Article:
By Tom Still
MADISON – Without technology innovators, would regulators have anything to do?
Four events in the past week or so are a reminder that for every breakthrough in fields such as biotechnology and nanotechnology, another regulatory hurdle pops up to slow the sprint toward progress.
That wouldn’t be surprising or even unwelcome if the skepticism was always based on scientific inquiry, but sometimes the barriers are erected by politics or a “just-say-no” agenda rooted in cultural and social opposition. Here are four examples that demonstrate the range of regulatory review confronting technologists:
The governor of Vermont has signed a bill requiring seed manufacturers to label genetically modified seed starting in October. All sales must be reported to Vermont’s agriculture secretary, as well. One anti-biotech group trumpeted the labeling law as “an important first step toward enacting more stringent regulation later.” That’s despite the latest United Nations report clearly stating that biotechnology is an important tool in fighting world hunger and solving environmental problems.
A report issued by the National Academy of Sciences said there’s no evidence that milk or meat from cloned animals will make anyone sick, but it also said researchers need better testing methods and more data. In the meantime, the Food and Drug Administration is asking companies not to market food from cloned animals.
While acknowledging there are no documented cases of health problems caused by biotech food, a report released by the National Research Council and the Institutes of Medicine advised the federal government to take a harder look at the safety of genetically altered food. The report recommended shifting emphasis from how the food was altered to the end result – essentially, product over process.
A panel of British scientists has concluded that most products of nanotechnology, including atom-scale electronic components and super-strong materials, will probably prove harmless and ultimately beneficial. But it warned that some popular nanoparticle-laden cosmetics be kept off the market until proven safe for use on skin – a policy more restrictive than current FDA policy.
The Vermont labeling law shows how politics and competing agricultural interests combined to produce regulation that simply isn’t supported by the science. Supporters of Vermont’s organic food industry, rather than relying on old-fashioned competition, decided that anti-biotech politics would enhance the image they’re trying to sell. The tactics are much the same in Iowa and California, other places where anti-biotech laws have passed or are pending.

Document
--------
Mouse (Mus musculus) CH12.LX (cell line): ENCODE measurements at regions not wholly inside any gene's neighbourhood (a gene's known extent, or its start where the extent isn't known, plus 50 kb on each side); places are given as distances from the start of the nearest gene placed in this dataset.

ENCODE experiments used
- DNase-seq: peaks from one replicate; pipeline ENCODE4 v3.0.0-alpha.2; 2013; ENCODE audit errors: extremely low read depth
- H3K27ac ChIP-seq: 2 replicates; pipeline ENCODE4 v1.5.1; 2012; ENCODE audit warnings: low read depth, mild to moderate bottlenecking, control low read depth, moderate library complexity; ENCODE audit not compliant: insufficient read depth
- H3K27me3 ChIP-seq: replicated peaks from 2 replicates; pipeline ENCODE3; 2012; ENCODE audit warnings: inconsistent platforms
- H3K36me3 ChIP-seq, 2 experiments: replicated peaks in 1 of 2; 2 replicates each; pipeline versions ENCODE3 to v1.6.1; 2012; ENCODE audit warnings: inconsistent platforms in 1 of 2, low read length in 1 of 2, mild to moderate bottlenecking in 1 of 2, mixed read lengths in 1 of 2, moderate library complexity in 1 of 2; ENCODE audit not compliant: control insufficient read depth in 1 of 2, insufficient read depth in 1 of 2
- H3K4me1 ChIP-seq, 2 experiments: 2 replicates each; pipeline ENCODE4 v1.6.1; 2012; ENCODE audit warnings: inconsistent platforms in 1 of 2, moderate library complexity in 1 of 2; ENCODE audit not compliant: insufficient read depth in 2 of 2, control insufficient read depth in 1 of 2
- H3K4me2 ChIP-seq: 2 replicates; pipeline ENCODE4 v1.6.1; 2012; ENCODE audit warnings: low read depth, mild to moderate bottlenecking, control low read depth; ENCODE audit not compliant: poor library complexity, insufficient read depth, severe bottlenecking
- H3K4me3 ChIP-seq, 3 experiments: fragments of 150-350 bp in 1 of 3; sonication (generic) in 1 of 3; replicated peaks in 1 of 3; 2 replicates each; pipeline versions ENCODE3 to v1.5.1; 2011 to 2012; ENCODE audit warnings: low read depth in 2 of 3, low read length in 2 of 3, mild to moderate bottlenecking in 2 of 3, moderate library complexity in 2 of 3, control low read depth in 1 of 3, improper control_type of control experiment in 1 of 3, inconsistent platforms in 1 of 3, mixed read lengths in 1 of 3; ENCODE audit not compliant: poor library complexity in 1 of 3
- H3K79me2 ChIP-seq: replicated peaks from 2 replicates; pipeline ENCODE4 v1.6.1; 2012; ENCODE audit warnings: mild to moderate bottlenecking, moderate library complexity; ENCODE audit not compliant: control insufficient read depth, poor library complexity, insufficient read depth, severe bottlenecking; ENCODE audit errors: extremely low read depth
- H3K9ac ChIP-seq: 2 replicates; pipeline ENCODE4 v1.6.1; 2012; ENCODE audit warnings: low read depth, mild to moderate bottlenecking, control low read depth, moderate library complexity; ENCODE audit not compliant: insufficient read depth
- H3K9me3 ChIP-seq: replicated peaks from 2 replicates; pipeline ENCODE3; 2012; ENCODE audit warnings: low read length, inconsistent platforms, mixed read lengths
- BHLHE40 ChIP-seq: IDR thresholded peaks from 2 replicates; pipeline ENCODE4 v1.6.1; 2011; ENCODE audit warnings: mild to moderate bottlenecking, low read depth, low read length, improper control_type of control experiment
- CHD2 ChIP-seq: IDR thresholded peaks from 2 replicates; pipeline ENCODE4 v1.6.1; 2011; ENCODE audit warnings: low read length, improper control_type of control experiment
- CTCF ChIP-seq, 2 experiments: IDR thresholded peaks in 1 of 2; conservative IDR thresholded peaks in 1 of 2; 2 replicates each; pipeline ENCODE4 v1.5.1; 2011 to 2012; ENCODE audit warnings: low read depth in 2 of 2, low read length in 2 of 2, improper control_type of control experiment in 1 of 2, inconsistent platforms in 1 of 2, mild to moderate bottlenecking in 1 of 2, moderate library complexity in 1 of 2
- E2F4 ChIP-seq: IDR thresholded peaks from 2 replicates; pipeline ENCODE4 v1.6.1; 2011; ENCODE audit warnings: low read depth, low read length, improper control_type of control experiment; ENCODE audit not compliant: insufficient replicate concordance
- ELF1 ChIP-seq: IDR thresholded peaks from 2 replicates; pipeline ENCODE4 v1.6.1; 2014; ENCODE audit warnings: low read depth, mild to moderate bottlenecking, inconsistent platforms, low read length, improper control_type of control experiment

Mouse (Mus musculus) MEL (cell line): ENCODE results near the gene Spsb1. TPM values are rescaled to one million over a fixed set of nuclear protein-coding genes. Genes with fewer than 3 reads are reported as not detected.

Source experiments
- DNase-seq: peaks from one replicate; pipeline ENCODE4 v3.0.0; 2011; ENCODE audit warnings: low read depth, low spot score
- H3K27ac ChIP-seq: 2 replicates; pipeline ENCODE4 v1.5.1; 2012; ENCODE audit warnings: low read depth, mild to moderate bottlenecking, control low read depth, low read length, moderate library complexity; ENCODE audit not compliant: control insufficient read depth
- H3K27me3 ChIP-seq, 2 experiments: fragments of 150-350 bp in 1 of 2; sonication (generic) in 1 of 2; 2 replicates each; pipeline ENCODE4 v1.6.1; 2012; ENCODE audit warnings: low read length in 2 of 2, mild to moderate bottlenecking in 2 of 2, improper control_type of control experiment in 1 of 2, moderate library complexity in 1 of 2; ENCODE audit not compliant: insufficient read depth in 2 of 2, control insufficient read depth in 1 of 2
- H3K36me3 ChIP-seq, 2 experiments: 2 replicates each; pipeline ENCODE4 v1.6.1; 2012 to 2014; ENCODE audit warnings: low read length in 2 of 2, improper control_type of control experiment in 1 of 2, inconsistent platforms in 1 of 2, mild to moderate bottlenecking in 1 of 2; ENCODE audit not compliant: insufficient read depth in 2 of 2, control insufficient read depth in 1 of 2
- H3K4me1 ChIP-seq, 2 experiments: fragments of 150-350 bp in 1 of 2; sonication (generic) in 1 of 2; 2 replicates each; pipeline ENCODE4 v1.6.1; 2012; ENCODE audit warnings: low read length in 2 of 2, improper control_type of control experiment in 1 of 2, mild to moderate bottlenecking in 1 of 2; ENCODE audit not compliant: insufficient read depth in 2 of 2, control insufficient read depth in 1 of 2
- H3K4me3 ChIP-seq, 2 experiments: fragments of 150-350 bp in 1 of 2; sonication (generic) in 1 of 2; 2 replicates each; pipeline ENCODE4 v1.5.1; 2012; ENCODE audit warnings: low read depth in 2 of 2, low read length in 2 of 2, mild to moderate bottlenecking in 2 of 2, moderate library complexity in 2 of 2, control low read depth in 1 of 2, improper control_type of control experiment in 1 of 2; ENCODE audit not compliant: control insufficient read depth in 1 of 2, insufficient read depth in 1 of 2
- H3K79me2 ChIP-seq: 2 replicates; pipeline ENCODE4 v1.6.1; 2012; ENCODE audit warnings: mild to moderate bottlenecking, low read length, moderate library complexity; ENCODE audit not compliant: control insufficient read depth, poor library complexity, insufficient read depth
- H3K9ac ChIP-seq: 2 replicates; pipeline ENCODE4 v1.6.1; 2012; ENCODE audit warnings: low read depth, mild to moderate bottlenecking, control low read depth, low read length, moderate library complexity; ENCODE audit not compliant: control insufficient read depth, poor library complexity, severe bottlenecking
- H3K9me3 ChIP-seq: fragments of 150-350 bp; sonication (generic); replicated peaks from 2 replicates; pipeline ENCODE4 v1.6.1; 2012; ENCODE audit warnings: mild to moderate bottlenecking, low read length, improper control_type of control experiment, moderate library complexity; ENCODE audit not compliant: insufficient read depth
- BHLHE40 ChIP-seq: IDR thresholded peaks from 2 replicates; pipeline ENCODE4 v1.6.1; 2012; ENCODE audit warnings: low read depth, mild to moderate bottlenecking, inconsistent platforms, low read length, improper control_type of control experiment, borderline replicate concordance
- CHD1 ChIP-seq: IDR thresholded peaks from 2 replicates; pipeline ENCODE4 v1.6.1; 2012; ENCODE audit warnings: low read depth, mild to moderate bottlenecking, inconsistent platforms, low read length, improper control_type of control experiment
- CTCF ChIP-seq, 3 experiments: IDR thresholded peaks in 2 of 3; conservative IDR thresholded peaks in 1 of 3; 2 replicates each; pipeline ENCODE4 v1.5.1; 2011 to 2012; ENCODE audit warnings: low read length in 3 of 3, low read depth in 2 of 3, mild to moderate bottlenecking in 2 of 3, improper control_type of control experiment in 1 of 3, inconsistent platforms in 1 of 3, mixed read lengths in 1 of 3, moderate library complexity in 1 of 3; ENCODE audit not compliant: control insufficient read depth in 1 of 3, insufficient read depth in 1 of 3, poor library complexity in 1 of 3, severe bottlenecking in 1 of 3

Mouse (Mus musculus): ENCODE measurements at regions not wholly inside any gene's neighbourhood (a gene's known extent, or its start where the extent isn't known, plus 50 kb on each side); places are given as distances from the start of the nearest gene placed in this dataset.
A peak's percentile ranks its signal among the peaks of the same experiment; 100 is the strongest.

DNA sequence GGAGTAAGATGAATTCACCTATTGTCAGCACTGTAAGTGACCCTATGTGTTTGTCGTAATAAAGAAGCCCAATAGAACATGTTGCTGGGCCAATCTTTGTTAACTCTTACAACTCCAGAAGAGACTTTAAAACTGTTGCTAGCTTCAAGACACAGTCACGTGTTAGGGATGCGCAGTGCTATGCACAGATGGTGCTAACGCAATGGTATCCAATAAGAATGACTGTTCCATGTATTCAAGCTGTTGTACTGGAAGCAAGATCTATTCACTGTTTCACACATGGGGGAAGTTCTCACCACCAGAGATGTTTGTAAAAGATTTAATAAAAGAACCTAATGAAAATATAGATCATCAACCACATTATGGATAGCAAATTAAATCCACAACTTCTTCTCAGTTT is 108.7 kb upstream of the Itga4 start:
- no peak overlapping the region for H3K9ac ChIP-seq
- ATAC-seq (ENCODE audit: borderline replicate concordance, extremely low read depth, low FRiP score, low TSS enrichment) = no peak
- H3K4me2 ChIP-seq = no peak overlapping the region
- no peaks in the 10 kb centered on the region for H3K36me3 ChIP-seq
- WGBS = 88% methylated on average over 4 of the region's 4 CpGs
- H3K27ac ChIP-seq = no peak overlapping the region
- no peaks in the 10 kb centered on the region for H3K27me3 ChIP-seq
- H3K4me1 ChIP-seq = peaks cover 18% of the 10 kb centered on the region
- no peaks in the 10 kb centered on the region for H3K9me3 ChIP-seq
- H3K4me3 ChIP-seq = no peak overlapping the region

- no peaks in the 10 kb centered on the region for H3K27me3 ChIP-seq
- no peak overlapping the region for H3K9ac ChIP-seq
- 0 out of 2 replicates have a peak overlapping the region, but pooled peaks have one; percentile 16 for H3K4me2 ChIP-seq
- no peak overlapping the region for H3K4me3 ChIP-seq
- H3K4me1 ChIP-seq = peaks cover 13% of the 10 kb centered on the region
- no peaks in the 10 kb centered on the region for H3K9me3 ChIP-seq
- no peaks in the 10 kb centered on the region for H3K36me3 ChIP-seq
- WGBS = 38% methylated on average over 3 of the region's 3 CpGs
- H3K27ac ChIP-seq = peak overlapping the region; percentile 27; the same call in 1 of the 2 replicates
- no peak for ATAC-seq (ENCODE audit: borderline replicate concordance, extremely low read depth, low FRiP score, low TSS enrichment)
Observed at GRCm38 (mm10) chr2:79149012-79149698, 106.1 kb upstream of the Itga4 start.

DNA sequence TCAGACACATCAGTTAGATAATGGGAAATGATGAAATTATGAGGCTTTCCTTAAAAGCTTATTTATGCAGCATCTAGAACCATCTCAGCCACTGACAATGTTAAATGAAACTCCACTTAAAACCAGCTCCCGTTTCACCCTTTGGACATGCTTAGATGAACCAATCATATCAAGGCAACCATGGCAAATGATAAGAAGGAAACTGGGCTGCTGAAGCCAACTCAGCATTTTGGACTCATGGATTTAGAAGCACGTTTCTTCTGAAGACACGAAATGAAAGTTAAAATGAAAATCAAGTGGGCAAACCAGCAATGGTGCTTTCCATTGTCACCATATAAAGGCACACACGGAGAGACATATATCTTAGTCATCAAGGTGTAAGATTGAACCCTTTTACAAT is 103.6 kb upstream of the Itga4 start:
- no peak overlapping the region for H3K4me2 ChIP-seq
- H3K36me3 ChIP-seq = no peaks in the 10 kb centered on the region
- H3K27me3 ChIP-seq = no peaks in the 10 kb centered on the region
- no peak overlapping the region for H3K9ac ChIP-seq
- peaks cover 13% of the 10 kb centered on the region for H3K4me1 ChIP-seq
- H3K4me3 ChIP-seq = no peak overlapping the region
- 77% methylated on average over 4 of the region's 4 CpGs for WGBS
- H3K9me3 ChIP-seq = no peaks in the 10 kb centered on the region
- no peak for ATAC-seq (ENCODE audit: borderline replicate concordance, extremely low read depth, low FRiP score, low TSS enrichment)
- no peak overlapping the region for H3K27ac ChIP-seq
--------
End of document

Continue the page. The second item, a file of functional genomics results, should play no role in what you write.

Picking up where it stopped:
“There is a grand strategy at work here,” wrote Bill Horan, an Iowa farmer who serves on the board of Truth About Trade and Technology. “The activists are trying to win enough small-bore victories to put a crimp in the production of genetically enhanced food everywhere” by using regulation to price them out of the market.
The National Academy of Sciences report on cloned meat at least set goals for further research. It concluded the technologies available are not sufficient for determining what parameters, such as DNA or the presence of certain amino acids, are relevant for predicting the effect on human health. However, those who work with cloned animals say they’re providing the FDA with everything they have asked for – and would welcome definitive “end points” for determining whether cloned animals are exactly the same as other animals. Otherwise, researchers will be stuck in an endless search for data to satisfy regulators who may not really know what they want.
The NRC and Institute of Medicine report seemed to provide more specific guidance. Scrutiny of biotech food should be done on a case-by-case basis, the report urged, not driven by a sense that the very process of genetic modification is flawed. If the composition of the new product is similar to the conventional version, little further testing would be needed. But if the modified food differed greatly, researchers should pay much closer attention to unintended health effects.
The nanotech report by Britain’s Royal Society and Royal Academy of Engineering, by and large, echoed the enthusiasm of those who contend the emerging business will power the next industrial revolution. Hundreds of tons of nanomaterials were manufactured last year in the United States and the U.S. market is expected to top $1 trillion within a decade.
However, the report warned that atomic and molecular devices can behave in unpredictable ways. Because of their sometimes extreme chemical reactivity – and because they are just the right size to integrate themselves into living cells – nanoparticles can prove dangerous in some situations. For example, not enough is known about nanomaterials used in some cosmetics, although others have been adequately tested.
There is a huge difference between technology regulation driven by science and that provoked by political causes. Public acceptance of biotech and nanotech products may depend on policymakers and journalists being able to tell the difference.
Still is president of the Wisconsin Technology Council. He is the former associate editor of the Wisconsin State Journal in Madison.